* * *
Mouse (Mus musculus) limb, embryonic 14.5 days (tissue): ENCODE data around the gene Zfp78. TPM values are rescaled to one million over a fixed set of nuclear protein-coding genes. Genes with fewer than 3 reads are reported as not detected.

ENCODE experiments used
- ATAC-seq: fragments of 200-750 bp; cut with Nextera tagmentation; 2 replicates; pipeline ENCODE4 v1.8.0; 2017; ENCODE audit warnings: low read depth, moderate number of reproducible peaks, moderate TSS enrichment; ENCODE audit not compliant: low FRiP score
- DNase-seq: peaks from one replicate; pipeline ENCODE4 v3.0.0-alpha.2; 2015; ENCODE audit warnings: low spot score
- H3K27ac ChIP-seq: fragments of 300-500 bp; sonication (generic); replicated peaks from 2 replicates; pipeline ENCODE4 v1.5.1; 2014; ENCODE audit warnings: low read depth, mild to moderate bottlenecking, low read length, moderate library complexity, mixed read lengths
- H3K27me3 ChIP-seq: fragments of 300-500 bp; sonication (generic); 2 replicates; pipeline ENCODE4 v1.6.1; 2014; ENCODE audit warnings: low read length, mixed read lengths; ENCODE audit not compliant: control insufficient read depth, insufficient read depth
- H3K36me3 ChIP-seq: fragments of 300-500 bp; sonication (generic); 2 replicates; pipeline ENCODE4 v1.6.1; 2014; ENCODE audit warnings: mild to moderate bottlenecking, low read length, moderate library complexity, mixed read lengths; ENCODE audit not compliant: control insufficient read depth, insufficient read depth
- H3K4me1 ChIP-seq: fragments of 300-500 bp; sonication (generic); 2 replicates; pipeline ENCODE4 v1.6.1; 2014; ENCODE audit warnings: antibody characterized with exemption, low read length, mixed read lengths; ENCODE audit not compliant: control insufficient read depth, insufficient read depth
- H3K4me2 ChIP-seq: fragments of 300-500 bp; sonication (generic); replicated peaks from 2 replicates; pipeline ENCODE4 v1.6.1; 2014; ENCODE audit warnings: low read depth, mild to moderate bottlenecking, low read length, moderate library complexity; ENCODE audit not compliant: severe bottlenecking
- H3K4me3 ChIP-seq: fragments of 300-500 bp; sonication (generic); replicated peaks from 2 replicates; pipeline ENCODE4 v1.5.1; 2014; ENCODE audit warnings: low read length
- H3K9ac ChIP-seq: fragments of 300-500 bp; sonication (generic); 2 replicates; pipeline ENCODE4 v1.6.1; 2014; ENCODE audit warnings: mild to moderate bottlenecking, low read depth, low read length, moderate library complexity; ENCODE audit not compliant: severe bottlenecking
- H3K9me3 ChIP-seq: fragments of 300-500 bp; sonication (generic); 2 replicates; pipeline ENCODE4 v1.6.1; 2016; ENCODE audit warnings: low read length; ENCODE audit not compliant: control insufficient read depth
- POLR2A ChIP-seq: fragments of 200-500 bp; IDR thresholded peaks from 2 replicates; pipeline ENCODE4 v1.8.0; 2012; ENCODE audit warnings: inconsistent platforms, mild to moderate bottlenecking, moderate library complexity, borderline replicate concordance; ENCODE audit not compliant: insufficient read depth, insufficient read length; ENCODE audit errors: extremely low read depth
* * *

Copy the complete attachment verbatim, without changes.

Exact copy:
Mouse (Mus musculus) limb, embryonic 14.5 days (tissue): ENCODE data around the gene Zfp78. TPM values are rescaled to one million over a fixed set of nuclear protein-coding genes. Genes with fewer than 3 reads are reported as not detected.

ENCODE experiments used
- ATAC-seq: fragments of 200-750 bp; cut with Nextera tagmentation; 2 replicates; pipeline ENCODE4 v1.8.0; 2017; ENCODE audit warnings: low read depth, moderate number of reproducible peaks, moderate TSS enrichment; ENCODE audit not compliant: low FRiP score
- DNase-seq: peaks from one replicate; pipeline ENCODE4 v3.0.0-alpha.2; 2015; ENCODE audit warnings: low spot score
- H3K27ac ChIP-seq: fragments of 300-500 bp; sonication (generic); replicated peaks from 2 replicates; pipeline ENCODE4 v1.5.1; 2014; ENCODE audit warnings: low read depth, mild to moderate bottlenecking, low read length, moderate library complexity, mixed read lengths
- H3K27me3 ChIP-seq: fragments of 300-500 bp; sonication (generic); 2 replicates; pipeline ENCODE4 v1.6.1; 2014; ENCODE audit warnings: low read length, mixed read lengths; ENCODE audit not compliant: control insufficient read depth, insufficient read depth
- H3K36me3 ChIP-seq: fragments of 300-500 bp; sonication (generic); 2 replicates; pipeline ENCODE4 v1.6.1; 2014; ENCODE audit warnings: mild to moderate bottlenecking, low read length, moderate library complexity, mixed read lengths; ENCODE audit not compliant: control insufficient read depth, insufficient read depth
- H3K4me1 ChIP-seq: fragments of 300-500 bp; sonication (generic); 2 replicates; pipeline ENCODE4 v1.6.1; 2014; ENCODE audit warnings: antibody characterized with exemption, low read length, mixed read lengths; ENCODE audit not compliant: control insufficient read depth, insufficient read depth
- H3K4me2 ChIP-seq: fragments of 300-500 bp; sonication (generic); replicated peaks from 2 replicates; pipeline ENCODE4 v1.6.1; 2014; ENCODE audit warnings: low read depth, mild to moderate bottlenecking, low read length, moderate library complexity; ENCODE audit not compliant: severe bottlenecking
- H3K4me3 ChIP-seq: fragments of 300-500 bp; sonication (generic); replicated peaks from 2 replicates; pipeline ENCODE4 v1.5.1; 2014; ENCODE audit warnings: low read length
- H3K9ac ChIP-seq: fragments of 300-500 bp; sonication (generic); 2 replicates; pipeline ENCODE4 v1.6.1; 2014; ENCODE audit warnings: mild to moderate bottlenecking, low read depth, low read length, moderate library complexity; ENCODE audit not compliant: severe bottlenecking
- H3K9me3 ChIP-seq: fragments of 300-500 bp; sonication (generic); 2 replicates; pipeline ENCODE4 v1.6.1; 2016; ENCODE audit warnings: low read length; ENCODE audit not compliant: control insufficient read depth
- POLR2A ChIP-seq: fragments of 200-500 bp; IDR thresholded peaks from 2 replicates; pipeline ENCODE4 v1.8.0; 2012; ENCODE audit warnings: inconsistent platforms, mild to moderate bottlenecking, moderate library complexity, borderline replicate concordance; ENCODE audit not compliant: insufficient read depth, insufficient read length; ENCODE audit errors: extremely low read depth